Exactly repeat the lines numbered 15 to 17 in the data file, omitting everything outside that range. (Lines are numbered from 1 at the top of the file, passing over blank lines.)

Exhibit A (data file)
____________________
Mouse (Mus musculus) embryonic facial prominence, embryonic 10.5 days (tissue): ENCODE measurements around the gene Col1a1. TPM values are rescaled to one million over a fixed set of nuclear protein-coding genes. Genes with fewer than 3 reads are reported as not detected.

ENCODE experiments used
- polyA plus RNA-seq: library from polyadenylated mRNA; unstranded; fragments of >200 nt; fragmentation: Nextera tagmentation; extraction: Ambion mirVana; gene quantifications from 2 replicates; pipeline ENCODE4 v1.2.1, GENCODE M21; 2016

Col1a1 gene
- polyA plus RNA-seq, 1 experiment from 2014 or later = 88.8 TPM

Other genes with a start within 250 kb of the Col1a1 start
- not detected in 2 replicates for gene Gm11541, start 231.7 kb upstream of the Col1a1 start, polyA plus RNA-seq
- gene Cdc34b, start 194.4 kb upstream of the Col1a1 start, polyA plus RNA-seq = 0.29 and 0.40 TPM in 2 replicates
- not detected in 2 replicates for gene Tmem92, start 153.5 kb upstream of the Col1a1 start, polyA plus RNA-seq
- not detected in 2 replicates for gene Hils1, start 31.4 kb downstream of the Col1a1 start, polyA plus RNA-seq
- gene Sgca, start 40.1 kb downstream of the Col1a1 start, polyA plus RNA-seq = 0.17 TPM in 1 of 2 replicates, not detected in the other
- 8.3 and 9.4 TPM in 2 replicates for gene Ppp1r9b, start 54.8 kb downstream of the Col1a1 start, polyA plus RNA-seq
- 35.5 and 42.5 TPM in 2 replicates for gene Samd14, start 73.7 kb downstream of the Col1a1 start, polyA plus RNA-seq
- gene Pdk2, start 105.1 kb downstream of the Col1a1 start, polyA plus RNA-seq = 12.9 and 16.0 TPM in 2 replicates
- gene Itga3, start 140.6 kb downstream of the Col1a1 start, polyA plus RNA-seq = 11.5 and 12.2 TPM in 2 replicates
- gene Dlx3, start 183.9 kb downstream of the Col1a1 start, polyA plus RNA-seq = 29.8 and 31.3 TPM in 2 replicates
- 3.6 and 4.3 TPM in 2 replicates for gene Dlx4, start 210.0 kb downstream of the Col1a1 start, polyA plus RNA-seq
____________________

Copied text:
- gene Itga3, start 140.6 kb downstream of the Col1a1 start, polyA plus RNA-seq = 11.5 and 12.2 TPM in 2 replicates
- gene Dlx3, start 183.9 kb downstream of the Col1a1 start, polyA plus RNA-seq = 29.8 and 31.3 TPM in 2 replicates
- 3.6 and 4.3 TPM in 2 replicates for gene Dlx4, start 210.0 kb downstream of the Col1a1 start, polyA plus RNA-seq